Giving Parents Too Much Credit or Blame

Let's Quit Giving Parents Unfair Credit or Blame

I read this quote on Pinterest:  

"Your child will follow your example, not your advice."

It's true that our example speaks louder than our words, but the conclusion of the quote is wrong.

Sometimes our children will follow neither our example nor our advice.  

If we believe otherwise, we're putting too much faith in our parenting.

Some of the problem comes from people misusing Proverbs 22:6: "Train up a child in the way he should go: and when he is old, he will not depart from it."

Let's Quit Giving Parents Unfair Credit or Blame
People misuse this proverb 2 ways:
1. To promise that godly parents will have godly children.
2. To blame parents for ungodly adult children.

The book of Proverbs describes its purpose as a book of wisdom sayings, not a book of promises (Proverbs 1:1-6).*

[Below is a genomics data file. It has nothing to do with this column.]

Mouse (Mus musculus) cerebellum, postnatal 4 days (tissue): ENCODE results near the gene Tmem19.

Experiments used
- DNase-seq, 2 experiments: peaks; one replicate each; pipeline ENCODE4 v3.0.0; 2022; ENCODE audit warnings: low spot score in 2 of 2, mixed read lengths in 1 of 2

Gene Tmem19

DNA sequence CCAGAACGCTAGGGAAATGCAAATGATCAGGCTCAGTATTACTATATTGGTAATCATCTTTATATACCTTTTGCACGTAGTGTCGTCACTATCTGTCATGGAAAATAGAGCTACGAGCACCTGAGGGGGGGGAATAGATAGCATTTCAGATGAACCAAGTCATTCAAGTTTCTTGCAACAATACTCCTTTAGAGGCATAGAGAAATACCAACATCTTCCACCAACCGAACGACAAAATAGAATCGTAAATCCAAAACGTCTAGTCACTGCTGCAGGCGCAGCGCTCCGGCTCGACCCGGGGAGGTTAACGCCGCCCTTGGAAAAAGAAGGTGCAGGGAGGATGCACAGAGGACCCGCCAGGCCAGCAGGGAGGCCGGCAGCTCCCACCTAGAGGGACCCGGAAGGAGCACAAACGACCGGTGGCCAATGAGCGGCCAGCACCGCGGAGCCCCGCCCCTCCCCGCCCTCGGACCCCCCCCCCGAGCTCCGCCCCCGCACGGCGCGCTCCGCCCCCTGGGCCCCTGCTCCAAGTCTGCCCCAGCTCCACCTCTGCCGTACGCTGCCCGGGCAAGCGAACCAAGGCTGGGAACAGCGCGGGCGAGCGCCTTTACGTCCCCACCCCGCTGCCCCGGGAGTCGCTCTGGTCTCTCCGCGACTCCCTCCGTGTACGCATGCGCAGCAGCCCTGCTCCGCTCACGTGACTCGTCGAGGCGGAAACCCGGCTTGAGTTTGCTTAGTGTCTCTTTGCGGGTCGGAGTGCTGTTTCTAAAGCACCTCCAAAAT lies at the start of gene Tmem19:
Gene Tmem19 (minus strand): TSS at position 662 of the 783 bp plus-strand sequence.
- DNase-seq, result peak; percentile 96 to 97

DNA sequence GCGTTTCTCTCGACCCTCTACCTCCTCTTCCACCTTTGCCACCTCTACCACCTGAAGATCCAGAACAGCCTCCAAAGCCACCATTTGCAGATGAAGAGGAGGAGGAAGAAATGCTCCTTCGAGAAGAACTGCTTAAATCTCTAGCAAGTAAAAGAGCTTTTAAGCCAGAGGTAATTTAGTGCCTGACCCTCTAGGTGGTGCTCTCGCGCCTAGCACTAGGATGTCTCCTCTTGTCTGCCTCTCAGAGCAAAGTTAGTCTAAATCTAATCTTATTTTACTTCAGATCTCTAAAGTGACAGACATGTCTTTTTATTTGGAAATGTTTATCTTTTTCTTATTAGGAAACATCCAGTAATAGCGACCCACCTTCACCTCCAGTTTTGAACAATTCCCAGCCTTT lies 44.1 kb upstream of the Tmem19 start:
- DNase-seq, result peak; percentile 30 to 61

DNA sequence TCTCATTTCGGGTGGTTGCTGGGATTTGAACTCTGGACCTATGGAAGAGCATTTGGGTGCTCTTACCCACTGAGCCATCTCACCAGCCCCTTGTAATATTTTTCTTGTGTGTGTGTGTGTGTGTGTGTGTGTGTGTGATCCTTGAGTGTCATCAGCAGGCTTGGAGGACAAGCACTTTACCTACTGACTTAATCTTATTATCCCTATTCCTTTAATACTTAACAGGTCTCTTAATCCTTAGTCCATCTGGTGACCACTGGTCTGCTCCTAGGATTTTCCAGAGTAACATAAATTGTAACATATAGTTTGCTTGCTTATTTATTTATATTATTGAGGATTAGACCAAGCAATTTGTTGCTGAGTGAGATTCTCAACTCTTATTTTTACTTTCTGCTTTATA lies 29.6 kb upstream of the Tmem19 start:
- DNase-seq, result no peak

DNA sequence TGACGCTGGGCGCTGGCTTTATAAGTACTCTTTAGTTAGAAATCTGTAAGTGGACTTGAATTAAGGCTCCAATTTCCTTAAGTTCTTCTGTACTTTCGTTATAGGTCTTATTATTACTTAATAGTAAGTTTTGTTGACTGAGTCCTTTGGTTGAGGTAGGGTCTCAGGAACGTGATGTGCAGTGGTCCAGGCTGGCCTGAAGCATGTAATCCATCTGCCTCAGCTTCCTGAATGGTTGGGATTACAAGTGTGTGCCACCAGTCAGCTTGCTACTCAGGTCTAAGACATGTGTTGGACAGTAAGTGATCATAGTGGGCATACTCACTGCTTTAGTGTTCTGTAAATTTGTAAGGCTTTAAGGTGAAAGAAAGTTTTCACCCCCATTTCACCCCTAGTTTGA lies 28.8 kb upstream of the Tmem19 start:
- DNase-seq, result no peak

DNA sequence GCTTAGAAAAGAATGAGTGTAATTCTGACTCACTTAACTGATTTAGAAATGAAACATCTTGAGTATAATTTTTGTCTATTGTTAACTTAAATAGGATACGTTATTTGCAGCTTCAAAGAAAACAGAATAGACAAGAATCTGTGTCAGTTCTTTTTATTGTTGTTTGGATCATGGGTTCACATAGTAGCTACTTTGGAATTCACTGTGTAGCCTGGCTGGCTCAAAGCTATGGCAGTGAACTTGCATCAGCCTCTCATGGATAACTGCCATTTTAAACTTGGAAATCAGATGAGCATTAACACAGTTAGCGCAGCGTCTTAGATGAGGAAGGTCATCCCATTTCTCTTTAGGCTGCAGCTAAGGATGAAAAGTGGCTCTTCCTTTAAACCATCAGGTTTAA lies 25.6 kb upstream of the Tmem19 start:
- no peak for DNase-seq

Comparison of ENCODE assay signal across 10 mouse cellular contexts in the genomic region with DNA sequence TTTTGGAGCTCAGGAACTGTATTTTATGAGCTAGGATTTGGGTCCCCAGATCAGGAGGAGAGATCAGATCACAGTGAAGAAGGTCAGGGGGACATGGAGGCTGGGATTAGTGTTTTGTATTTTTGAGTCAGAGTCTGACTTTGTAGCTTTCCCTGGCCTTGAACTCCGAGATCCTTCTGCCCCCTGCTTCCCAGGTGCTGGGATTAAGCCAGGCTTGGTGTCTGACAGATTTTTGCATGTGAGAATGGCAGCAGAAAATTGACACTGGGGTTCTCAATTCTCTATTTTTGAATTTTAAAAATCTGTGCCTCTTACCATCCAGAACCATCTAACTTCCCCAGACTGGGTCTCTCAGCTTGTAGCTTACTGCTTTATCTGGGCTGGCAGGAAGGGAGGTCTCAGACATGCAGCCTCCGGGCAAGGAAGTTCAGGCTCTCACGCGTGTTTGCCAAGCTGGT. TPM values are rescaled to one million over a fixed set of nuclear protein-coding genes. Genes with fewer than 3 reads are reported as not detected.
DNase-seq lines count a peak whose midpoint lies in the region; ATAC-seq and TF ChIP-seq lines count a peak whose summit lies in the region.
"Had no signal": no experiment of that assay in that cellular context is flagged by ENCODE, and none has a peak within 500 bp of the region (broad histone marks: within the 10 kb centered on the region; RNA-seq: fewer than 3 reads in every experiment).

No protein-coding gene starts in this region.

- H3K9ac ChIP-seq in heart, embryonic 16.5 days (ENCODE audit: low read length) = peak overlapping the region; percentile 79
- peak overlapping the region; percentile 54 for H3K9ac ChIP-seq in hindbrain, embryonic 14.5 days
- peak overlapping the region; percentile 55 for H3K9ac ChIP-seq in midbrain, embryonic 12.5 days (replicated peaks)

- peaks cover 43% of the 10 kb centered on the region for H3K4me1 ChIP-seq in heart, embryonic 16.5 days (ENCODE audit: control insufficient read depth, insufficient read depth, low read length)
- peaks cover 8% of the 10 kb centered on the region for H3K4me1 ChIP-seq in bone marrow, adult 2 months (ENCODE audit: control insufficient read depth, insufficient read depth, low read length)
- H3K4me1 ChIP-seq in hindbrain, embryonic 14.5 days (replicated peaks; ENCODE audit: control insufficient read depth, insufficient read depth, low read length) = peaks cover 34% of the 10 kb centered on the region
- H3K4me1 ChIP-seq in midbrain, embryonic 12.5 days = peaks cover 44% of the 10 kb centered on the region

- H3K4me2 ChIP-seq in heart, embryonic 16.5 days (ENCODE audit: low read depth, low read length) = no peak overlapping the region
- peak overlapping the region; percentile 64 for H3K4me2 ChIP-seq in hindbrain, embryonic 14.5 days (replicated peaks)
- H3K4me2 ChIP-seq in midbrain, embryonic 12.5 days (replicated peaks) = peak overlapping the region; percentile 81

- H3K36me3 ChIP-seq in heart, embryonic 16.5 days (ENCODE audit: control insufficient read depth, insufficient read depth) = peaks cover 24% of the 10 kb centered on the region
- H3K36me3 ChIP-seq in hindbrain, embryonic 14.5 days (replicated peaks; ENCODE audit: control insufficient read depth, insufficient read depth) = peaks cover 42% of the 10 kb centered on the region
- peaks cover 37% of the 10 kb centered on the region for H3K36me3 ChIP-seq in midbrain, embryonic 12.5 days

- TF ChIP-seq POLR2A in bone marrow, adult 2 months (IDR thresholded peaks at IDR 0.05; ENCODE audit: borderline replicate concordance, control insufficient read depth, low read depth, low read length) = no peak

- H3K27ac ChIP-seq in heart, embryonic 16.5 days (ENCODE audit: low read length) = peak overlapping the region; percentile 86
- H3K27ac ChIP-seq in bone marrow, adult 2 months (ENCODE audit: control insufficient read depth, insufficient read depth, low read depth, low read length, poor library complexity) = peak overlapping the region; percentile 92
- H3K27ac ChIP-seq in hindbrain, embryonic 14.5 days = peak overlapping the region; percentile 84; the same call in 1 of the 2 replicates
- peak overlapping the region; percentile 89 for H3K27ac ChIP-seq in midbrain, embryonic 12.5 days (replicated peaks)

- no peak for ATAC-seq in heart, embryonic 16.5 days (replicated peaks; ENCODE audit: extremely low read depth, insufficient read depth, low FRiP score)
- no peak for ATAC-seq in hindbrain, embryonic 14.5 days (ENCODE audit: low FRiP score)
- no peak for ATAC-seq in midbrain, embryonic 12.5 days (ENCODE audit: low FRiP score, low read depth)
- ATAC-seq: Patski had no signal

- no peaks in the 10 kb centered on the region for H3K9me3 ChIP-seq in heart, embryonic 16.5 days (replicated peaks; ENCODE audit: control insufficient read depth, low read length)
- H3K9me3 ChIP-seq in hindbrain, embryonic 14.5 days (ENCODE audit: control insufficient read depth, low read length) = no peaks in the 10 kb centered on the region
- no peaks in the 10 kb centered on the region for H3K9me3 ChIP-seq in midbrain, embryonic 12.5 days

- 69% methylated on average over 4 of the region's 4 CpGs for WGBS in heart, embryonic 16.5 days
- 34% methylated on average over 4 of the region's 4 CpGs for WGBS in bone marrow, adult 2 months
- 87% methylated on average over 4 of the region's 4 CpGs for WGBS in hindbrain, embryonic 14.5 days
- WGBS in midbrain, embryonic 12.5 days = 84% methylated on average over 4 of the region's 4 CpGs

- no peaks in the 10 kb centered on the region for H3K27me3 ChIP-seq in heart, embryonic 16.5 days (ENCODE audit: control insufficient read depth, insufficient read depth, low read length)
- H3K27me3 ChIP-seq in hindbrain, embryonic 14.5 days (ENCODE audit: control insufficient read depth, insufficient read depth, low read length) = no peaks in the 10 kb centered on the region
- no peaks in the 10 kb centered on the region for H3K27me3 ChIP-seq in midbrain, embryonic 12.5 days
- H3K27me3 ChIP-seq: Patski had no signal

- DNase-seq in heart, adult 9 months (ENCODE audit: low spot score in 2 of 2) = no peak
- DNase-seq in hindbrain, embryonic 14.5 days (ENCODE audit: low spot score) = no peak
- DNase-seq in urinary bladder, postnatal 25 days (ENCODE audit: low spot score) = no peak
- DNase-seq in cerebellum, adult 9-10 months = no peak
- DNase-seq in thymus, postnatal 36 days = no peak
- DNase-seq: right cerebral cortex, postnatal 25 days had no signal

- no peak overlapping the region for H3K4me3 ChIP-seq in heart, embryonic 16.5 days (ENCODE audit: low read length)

This doesn't mean Proverbs isn't God's Word. It is.  But just as portions of Scripture are poetry and narration, metaphor and simile, Proverbs are wisdom sayings, not promises. As described on "These short, pithy observations on life are generalizations and thus not intended to be taken as divine promises or without exception."

If Proverbs were promises, all godly people would be wealthy and live long, healthy lives (Proverbs10:22,27). To believe that you must delete large portions of Scripture and take other verses out of context (see Pieces Parts).

I misunderstood this truth for years, and it made me one of three things:
  • Self-righteous about my children's good choices.
  • Confused by their questionable choices.
  • Guilt-ridden by their bad choices.
I had to learn that God has children; He doesn't have grandchildren. 

Fifteen years ago, most of my homeschooling peers believed as I did--that we had the secret to successful child-rearing. But over the years, I've seen many of these godly parents disappointed by their adult children's choices. If our children turn out well, we tend to become judgmental and self-righteous. If not, we tend to wallow in self-blame and feel God has let us down.

The self-righteous do the most harm because they become "Job's friends" to those who are hurting.